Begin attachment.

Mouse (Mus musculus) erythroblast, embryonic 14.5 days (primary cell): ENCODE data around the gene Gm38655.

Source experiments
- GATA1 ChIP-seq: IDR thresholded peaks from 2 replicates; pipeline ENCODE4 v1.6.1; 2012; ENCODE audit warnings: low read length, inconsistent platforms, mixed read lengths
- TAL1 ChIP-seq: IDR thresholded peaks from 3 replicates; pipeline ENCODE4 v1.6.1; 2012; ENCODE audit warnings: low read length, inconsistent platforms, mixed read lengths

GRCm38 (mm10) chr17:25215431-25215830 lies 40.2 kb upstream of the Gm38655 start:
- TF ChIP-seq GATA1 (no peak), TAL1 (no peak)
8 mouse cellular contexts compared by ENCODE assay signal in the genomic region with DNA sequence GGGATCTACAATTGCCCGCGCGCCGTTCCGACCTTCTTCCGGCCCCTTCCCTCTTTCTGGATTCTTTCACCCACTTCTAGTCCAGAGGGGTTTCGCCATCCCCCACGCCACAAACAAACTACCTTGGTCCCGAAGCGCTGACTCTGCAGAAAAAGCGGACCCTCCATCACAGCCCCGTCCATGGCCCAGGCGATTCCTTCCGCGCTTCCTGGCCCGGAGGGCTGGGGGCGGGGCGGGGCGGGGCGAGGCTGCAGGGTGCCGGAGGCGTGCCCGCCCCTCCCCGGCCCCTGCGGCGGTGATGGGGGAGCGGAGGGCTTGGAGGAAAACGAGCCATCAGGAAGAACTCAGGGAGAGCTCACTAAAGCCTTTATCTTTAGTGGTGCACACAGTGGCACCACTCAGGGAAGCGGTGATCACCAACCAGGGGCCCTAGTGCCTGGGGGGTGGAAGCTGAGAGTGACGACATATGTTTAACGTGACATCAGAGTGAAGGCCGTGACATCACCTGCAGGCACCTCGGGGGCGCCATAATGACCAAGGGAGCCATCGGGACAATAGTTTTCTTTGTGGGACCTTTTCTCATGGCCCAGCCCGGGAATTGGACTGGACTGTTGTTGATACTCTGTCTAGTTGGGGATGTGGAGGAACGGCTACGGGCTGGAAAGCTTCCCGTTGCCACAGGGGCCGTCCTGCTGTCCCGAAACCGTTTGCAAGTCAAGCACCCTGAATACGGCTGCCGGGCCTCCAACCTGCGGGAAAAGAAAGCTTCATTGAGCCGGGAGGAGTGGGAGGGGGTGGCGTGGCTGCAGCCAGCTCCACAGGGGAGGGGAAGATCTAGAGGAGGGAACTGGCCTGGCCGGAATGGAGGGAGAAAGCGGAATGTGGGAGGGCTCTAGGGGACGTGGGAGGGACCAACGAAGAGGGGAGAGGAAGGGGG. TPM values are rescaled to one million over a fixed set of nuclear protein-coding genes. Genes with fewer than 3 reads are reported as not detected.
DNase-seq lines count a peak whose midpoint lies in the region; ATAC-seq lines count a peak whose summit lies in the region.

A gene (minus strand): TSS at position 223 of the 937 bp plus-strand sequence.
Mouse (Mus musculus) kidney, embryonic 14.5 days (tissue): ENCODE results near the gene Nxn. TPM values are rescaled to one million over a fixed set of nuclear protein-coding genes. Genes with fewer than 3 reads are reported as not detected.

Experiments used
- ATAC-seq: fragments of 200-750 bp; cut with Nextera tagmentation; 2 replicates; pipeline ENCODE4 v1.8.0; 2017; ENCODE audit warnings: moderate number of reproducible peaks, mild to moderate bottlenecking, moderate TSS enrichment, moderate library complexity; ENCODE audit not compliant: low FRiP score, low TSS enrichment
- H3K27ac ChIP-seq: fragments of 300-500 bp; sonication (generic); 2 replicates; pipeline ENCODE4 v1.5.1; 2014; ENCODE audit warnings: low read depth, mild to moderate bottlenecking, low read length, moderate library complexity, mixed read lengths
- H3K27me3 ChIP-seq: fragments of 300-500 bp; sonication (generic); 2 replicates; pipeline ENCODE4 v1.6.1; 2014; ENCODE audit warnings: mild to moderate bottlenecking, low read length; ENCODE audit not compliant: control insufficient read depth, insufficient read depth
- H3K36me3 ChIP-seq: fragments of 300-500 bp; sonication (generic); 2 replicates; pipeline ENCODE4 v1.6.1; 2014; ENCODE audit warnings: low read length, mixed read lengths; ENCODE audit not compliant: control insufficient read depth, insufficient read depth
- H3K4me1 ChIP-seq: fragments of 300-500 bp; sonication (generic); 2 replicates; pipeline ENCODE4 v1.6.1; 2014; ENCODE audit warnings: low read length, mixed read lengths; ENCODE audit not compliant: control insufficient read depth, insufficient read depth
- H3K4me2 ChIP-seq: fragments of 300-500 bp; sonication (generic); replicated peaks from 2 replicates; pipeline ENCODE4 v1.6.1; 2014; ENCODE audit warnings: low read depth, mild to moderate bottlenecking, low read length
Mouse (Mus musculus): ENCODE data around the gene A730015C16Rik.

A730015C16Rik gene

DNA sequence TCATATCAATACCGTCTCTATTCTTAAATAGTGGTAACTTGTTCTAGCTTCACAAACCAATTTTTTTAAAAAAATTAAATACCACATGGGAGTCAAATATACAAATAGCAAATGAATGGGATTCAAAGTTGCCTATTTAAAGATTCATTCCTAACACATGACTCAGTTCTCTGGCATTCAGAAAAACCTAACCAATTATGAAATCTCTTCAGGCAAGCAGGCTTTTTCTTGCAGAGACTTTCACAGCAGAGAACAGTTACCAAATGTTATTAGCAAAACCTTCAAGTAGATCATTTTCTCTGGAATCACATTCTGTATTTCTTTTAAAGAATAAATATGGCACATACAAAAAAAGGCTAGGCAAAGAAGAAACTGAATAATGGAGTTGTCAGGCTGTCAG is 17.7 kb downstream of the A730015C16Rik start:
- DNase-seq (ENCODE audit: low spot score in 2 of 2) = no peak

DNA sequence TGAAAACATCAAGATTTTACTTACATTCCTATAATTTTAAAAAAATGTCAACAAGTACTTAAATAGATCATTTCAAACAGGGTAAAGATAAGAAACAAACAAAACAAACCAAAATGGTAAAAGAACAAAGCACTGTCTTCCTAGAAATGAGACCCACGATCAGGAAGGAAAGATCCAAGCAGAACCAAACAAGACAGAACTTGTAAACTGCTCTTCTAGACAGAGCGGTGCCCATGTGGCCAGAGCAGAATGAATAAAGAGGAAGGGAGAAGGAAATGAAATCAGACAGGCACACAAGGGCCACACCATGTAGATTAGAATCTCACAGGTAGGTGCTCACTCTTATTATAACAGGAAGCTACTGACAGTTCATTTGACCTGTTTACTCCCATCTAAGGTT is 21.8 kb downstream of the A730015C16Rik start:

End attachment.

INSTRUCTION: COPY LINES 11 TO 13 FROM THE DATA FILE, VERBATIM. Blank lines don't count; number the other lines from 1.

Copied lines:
Experiments used
- ATAC-seq: fragments of 200-750 bp; cut with Nextera tagmentation; 2 replicates; pipeline ENCODE4 v1.8.0; 2017; ENCODE audit warnings: moderate number of reproducible peaks, mild to moderate bottlenecking, moderate TSS enrichment, moderate library complexity; ENCODE audit not compliant: low FRiP score, low TSS enrichment
- H3K27ac ChIP-seq: fragments of 300-500 bp; sonication (generic); 2 replicates; pipeline ENCODE4 v1.5.1; 2014; ENCODE audit warnings: low read depth, mild to moderate bottlenecking, low read length, moderate library complexity, mixed read lengths